The World Cup has great significance for us now for those reasons, even though we're very much four-yearly warriors when it comes to trying to understand what the hell is going on. Who are these players who are supposedly the next coming of Pele? Who is that strange referee with the bald head who resembles Frankenstein and appears to be a bigger star than many of the players? Why is England always so crap in the World Cup? These remain mysteries to us.
    So thank fuck someone has taken the considerably nerdy effort to compile a comprehensive guide to this year's World Cup. It takes a true outsider to bring a new, unique perspective to the beautiful game's biggest event, and they don't come any more outside than a lounging, literate, haiku-scribblin' American of the Southern persuasion (a West Virginian no less). Raven Mack's new 200-page book doesn't just preview the World Cup, going into serious detail about every single country taking part. It's also a profound look at the spiritual and cultural make-up of each country. Read Football Metaphysics and be edjumacated about these nations and why they have come together in steamy Brazil to kick a ball around a patch of grass in front of hundreds of thousands of insane, passionate fans.
    You may learn something about football (or soccer as I stubbornly continue to call the sport). But you'll definitely learn a whole lot more about people in general, and Raven Mack in particular.
    Order your e-copy now - IT'S NOT TOO LATE - HERE or THERE.

    0 0


    Here's a blatant attempt to up the hit count on my blog. Let's see if it works. :)
    Please comment if and why you like Kate's breasts. :)

    0 0

    0 0

    0 0

    Unbelievably Bad#12: The problem with pumping out a few quick issues of a magazine of the magnitude of UB is that inevitably there's gonna be the dreaded throwaway issue that lacks a bit of substance. To me, #12 is THAT throwaway ish - it's not bad, but was it necessary? Especially with #13 just around the corner. The problem for me is that this ish is overloaded with interviews with a bunch of local heavy metal/hardcore bands that left me cold as I'm not into the scene. Plus there's another instalment of the never-ending interview with gore film director Herschell Gordon Lewis which, to use an MMA reference, had me tapping out years ago. Of course, there ARE highlights in #12 including a round-up of quotable quotes from Charlie Manson acolyte Bobby BeauSoleil, an indepth look at one man's controversial attempt to do a GG Allin tribute band show in Melbourne (pretty funny, actually), and a Favourite Freaks feature on one-armed MMA tough guy Nick Newell. Any average issue of Unbelievably Bad is streets ahead of most other publications, but I look forward to UB hitting better form next time around.
    Unbelievably Bad, c/- Von Helle, 9 Ross Street, Dulwich Hill, NSW, 2203, AUSTRALIA[AUD$8 or e-mail for details if from overseas, 68 x A4, 40+ minutes]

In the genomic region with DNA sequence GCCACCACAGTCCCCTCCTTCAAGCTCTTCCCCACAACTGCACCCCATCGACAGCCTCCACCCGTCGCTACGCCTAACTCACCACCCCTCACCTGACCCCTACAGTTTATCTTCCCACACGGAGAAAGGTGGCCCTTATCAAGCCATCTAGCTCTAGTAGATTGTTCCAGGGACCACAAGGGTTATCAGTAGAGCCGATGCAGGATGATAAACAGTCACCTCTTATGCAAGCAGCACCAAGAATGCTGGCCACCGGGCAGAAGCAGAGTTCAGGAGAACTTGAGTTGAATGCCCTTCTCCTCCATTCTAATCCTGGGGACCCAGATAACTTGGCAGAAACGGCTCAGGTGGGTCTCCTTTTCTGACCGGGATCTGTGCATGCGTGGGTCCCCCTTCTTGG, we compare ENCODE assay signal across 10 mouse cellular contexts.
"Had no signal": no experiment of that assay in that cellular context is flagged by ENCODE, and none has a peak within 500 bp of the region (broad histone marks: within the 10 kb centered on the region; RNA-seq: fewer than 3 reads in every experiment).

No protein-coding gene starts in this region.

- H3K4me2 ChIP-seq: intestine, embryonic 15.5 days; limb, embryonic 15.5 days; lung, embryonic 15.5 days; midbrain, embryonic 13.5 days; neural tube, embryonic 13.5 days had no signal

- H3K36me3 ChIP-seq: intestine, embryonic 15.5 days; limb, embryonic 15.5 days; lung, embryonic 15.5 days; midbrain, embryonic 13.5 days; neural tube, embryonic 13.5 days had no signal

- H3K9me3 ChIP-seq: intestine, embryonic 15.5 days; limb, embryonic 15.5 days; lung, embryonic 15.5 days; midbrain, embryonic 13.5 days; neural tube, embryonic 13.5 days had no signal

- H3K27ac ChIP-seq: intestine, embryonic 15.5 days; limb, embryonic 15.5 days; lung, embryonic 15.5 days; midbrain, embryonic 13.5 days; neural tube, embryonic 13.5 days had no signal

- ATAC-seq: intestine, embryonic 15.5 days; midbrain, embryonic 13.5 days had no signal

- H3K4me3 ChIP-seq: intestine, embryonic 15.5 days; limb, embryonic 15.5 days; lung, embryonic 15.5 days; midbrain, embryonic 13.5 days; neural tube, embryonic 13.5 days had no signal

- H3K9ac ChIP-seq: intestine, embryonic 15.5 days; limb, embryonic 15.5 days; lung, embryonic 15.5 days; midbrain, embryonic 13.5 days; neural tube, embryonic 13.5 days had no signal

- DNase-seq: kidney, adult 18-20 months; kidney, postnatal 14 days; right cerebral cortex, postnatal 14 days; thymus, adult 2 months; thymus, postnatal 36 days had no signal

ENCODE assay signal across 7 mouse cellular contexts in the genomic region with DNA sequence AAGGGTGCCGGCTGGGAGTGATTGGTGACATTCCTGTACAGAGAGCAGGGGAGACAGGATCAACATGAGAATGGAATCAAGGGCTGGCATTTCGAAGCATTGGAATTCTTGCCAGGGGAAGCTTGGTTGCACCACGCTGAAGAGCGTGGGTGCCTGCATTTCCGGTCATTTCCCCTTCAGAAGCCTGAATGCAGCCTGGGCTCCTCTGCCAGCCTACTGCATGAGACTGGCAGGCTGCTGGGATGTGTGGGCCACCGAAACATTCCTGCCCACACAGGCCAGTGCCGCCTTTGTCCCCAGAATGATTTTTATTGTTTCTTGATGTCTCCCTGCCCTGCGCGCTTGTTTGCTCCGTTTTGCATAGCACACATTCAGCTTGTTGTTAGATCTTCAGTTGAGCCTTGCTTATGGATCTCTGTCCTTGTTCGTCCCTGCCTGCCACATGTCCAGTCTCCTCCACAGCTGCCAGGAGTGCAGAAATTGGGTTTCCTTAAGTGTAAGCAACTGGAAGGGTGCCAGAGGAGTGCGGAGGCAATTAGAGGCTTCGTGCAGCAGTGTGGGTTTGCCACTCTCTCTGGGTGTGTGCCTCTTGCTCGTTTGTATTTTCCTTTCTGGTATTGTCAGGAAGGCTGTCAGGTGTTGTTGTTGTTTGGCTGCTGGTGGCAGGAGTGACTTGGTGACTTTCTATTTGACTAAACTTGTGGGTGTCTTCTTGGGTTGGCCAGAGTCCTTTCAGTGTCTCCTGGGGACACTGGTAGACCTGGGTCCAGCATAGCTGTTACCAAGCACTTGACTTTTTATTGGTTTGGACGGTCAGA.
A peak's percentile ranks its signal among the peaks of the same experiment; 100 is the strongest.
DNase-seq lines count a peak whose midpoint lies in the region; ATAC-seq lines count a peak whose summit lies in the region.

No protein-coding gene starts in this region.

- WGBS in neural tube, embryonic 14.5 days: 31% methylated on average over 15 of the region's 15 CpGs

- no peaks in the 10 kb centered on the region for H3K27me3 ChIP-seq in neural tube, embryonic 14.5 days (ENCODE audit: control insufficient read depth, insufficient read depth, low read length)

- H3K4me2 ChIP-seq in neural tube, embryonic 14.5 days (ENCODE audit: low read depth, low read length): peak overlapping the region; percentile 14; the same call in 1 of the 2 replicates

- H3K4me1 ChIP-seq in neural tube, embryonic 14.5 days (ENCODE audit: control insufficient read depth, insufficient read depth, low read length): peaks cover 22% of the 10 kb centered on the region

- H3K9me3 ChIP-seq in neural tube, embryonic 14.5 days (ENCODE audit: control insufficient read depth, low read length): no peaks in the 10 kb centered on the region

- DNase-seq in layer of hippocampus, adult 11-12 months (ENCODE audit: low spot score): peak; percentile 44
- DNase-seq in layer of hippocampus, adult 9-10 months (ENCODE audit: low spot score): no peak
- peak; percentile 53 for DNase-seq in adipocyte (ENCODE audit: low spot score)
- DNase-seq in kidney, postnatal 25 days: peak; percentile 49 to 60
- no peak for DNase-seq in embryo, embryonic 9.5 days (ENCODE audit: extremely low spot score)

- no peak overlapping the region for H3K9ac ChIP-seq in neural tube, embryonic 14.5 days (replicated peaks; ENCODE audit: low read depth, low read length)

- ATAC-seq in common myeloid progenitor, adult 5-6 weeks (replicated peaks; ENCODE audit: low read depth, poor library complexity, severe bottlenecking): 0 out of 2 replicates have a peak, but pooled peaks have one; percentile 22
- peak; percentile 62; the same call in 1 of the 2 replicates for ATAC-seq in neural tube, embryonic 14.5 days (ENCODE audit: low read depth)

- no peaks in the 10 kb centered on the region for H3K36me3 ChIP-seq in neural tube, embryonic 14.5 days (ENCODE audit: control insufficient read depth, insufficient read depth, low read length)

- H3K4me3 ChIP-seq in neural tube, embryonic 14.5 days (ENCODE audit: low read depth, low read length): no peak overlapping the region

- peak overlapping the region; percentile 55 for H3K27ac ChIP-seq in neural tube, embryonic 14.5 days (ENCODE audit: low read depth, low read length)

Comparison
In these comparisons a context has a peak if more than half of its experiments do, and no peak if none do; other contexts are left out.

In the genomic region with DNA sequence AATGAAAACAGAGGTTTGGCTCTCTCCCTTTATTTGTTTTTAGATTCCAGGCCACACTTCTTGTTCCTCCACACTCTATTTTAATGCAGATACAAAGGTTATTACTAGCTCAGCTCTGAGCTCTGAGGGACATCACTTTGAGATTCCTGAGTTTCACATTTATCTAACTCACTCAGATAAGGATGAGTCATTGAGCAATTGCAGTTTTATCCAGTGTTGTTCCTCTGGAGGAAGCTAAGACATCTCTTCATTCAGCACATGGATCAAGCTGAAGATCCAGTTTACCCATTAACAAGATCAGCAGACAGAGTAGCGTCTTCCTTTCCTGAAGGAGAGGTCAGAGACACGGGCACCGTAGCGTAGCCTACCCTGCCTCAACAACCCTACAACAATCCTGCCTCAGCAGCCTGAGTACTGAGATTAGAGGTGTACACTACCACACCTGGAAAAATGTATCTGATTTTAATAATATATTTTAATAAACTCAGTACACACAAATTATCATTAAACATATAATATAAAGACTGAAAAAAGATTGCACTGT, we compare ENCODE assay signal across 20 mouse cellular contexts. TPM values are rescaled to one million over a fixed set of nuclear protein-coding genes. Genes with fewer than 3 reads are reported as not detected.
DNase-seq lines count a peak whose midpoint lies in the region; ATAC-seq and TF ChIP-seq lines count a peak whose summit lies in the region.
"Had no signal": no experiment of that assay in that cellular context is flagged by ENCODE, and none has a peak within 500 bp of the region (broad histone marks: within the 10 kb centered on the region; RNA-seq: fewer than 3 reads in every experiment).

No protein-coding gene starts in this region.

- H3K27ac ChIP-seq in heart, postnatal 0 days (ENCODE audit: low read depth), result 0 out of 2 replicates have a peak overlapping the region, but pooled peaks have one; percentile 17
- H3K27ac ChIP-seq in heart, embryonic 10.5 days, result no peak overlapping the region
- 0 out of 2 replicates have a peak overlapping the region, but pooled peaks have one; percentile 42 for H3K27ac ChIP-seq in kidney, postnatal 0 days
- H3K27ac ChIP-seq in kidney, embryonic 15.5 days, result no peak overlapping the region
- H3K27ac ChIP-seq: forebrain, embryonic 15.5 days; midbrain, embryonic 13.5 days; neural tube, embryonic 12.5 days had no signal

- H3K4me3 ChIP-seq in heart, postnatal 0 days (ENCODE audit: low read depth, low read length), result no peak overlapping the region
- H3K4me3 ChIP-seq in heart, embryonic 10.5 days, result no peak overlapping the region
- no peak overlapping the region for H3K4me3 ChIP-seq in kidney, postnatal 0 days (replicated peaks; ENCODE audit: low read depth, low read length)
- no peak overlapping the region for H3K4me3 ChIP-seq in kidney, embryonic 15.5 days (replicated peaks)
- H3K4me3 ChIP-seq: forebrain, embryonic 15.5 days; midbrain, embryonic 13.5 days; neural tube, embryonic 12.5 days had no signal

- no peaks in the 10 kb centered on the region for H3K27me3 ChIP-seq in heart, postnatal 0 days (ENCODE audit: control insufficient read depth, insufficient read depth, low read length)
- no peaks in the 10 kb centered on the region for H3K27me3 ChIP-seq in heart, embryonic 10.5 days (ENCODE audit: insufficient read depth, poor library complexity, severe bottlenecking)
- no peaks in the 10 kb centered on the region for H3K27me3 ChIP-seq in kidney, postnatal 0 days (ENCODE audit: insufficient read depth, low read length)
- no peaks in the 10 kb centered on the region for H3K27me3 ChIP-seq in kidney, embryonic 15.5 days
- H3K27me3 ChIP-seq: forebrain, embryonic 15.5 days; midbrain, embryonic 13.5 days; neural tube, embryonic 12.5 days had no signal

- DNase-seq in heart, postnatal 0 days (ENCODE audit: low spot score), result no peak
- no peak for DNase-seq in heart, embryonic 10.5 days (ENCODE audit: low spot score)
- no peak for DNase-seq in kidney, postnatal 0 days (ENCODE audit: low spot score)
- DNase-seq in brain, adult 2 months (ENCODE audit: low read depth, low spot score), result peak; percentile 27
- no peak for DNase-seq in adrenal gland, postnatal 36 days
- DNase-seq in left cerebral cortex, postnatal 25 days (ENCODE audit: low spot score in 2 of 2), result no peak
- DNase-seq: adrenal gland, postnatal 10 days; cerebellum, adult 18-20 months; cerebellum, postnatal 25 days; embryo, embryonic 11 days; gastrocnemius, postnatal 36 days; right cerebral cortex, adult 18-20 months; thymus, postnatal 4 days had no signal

0 0

    Conspiritus Muppetus: The fact I love this gorgeously produced art book has nothing to do with the fact that Glenno is a friend. Or that the launch was held in the Young Henry’s brewery in Newtown, where I proceeded to get hammered on delicious boutique beer. No, this book rocks my socks for all sorts of aesthetic reasons. Glenno – one of the premier underground artists in this country – has written short essays on various aspects of conspiracy theories and married them to painfully detailed B&W illustrations that pervert the relative innocence of The Muppets. So you see Sesame Street’s The Count reimagined as Vlad The Impaler, laughing uproariously as he counts the spiked victims in his kingdom. Or Gonzo performing satanic ritual abuse. Or Pigs In Space reborn as Scientology. It’s so very wrong and so very beautiful. Conspirtus Muppetus is a flipbook, the other half containing a portfolio of Glenno’s posters that will inspire and disturb you, possibly at the same time. Support this genius artist by buying this book. You’ll never look at Grover the same way again.
    Glenno;;[email for price, 76 x A4 pages, reading time: 30 minutes]


    Kamuke #7: This zine on ukulele culture falls into an unusual zone: too “inside” to capture the interest of casual readers, yet too light in content to appeal to hardcore fans of the popular musical instrument. I wish editor Cameron Murray went balls to the wall and did in-depth interviews with Janet Klein, Sarah Maisel and Craig Chee (instead of the short chats seen in this ish). And the features on Tiny Tim and the George Formby Society could have really gone somewhere if given more than a few pages to breathe. If you’re aiming for hardcore uke fans, then go hard. That said, this mag is beautifully produced by a guy who knows his ukes.
    Cameron Murray;;[email for price, 36 x A5 pages, reading time: 20 minutes]

older | 1 | 2 | (Page 3) | 4 | 5 | 6 | newer